This is first tutorial on using the Python programming language on the Intel Edison and Galileo.
In this introductory tutorial, I'll explain what infrastructure is available (libraries for interfacing with the peripherals) followed by an obligatory"hello world"of embedded system which happens to be blinking an LED.
I am assuming here that you have gone through my previous recipes that deal with the getting started guides for the Edison and Galileo as well as setting up (my preferred) development environment using the SSH file mount for writing your applications.
There are two libraries available on the Intel Galileo/Edison for developing applications written in python that need to use sensors, actuators, LEDs etc
If you are using the Galileo, these libraries are by default installed in the “IoT Linux” image.
We are going to blink an LED connected to the port D5 on the Galileo/Edison. Connect the longer of the two pins on the LED to D5 through a current limiting resistor (470 ohms) and the shorter one to the “GND”.
If you are using the Grove kit, then take one of the connectors and connect the one end to the connector labeled “D5” and the other end to the “LED socket” module from the Grove kit. Insert the longer pin of the LED into the connector labeled “+” and the other pin into connector labeled “-” (GND).
Once you have access to the console, you can start your coding. Using your favorite editor (mine is emacs and hence we will go through editing the files with that first).
Fire up the emacs and issue open file chord (ctrl-x ctrl-f) and type the following:
The above syntax is for accessing the remote files (the file that we want to create and edit has to be on Galileo). The emacs is running on your host PC.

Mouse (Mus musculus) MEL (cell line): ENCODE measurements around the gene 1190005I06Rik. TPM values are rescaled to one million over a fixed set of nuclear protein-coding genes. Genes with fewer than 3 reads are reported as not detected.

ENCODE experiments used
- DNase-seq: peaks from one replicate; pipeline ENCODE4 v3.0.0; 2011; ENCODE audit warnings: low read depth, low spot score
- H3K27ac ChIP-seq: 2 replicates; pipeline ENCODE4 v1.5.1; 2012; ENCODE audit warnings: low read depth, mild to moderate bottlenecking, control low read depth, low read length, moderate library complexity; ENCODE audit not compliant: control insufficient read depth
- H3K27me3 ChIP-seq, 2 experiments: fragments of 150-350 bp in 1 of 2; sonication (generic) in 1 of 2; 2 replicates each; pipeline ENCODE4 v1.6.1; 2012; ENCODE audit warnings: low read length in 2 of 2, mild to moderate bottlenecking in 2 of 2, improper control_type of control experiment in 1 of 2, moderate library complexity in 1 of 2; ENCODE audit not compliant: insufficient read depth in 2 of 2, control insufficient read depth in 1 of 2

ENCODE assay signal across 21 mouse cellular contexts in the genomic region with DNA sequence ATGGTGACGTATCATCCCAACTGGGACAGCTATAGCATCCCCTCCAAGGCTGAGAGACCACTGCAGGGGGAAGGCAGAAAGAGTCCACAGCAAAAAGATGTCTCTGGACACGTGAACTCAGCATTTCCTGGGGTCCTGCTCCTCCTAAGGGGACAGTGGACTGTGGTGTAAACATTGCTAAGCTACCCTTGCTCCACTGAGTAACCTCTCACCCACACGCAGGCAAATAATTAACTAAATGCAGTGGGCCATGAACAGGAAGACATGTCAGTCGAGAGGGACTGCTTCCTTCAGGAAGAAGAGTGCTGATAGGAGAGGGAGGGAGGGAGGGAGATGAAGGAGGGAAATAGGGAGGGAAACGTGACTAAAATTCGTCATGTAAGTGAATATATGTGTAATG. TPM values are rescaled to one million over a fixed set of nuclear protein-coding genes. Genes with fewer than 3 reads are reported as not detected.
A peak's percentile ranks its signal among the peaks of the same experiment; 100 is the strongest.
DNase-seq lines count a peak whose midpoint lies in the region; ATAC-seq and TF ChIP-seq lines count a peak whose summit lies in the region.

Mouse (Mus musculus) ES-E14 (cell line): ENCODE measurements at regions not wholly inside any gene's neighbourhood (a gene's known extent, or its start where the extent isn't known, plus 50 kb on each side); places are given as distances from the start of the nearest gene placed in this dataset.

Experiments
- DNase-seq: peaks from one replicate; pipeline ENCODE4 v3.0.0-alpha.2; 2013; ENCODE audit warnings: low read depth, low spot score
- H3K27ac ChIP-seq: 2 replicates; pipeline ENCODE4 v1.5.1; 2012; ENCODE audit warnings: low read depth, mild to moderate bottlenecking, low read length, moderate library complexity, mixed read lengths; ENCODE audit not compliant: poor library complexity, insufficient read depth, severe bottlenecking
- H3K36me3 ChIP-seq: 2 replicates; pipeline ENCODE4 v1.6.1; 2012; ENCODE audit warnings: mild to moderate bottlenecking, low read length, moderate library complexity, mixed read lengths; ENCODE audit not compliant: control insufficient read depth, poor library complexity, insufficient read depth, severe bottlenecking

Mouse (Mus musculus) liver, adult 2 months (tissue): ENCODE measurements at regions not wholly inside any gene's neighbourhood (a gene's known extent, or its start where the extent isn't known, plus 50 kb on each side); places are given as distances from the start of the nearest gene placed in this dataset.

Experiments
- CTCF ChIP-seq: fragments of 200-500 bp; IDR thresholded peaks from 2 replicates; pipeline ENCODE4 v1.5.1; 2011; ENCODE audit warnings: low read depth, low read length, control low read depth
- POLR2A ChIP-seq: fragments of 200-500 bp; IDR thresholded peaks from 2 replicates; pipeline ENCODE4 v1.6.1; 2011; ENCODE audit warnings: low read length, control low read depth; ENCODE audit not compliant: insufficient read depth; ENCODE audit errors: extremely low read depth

or if you want to use vi editor which is installed in the Galileo itself, you need to type “vi ” at the command prompt of the Galileo console and press key ‘i’ to start editing.
Or you can refer my previous recipe on how to mount your board over SSH as a filesystem after that you can use any editor that you want to create and edit your files.
and type in the following code:
#!/usr/bin/pythonimport mraa # For accessing the GPIOimport time # For sleeping between blinks"""This script demonstrates the usage of mraa library for controlling a GPIO as outputsetup:The LED is connected port D5Demo:start the application in the command line by using following command:python blink.pyYou should see LED blink You can exit this demo by hitting ctrl+cLink for this tutorial:https://navinbhaskar.wordpress.com/2015/03/20/python-on-intel-galileoedison-part-1/"""LED_GPIO = 5 # we are using D5 pinblinkLed = mraa.Gpio(LED_GPIO) # Get the LED pin objectblinkLed.dir(mraa.DIR_OUT) # Set the direction as outputledState = False # LED is off to begin withblinkLed.write(0)# One infinite loop coming upwhile True: if ledState == False: # LED is off, turn it on blinkLed.write(1) ledState = True # LED is on else: blinkLed.write(0) ledState = False print"LED is on? \nAns: %s"%(ledState) # Wait for some time time.sleep(1)
To run the code, type in the following in the Galileo/Edison console:
If you have connected the LED to D5, you should nowsee the LED blink. To exit the script any time, hit"ctrl+c"
Now you know what the code does, it is time to know how it does that.
The first thing is to bring in the “mraa” module in. This library let’s us control the GPIO. Next we import the “time” module that will provide us with the “sleep” method to be used for blinking effect.
import mraa # For accessing the GPIOimport time # For sleeping between blinks
Next, we create an instance of the D5 GPIO pin that provides us with the methods to control the selected GPIO pin. In this example we will be using the methods “dir” and “write”
LED_GPIO = 5 # we are using D5 pinblinkLed = mraa.Gpio(LED_GPIO) # Get the LED pin object
Set the direction of the GPIO port we want to control as “OUT” since we want to OUTput the voltage rather than INputing it. The voltage that we output is applied across the LED and this controls the state of that LED.
blinkLed.dir(mraa.DIR_OUT) # Set the direction as output
Then in an infinite loop, the LED is turned on and off depending on the state of the flag “ledState” which is toggled every cycle. To turn on the led the “write” method is used. To “write”, if argument sent is “1” then the high logic level is applied at the selected pin causing the LED to turn on and writing “0” causes the LED to switch off.
while True: if ledState == False: # LED is off, turn it on blinkLed.write(1) ledState = True # LED is on else: blinkLed.write(0) ledState = False
You can check out this git repo for this and other scripts that use Python on Galileo.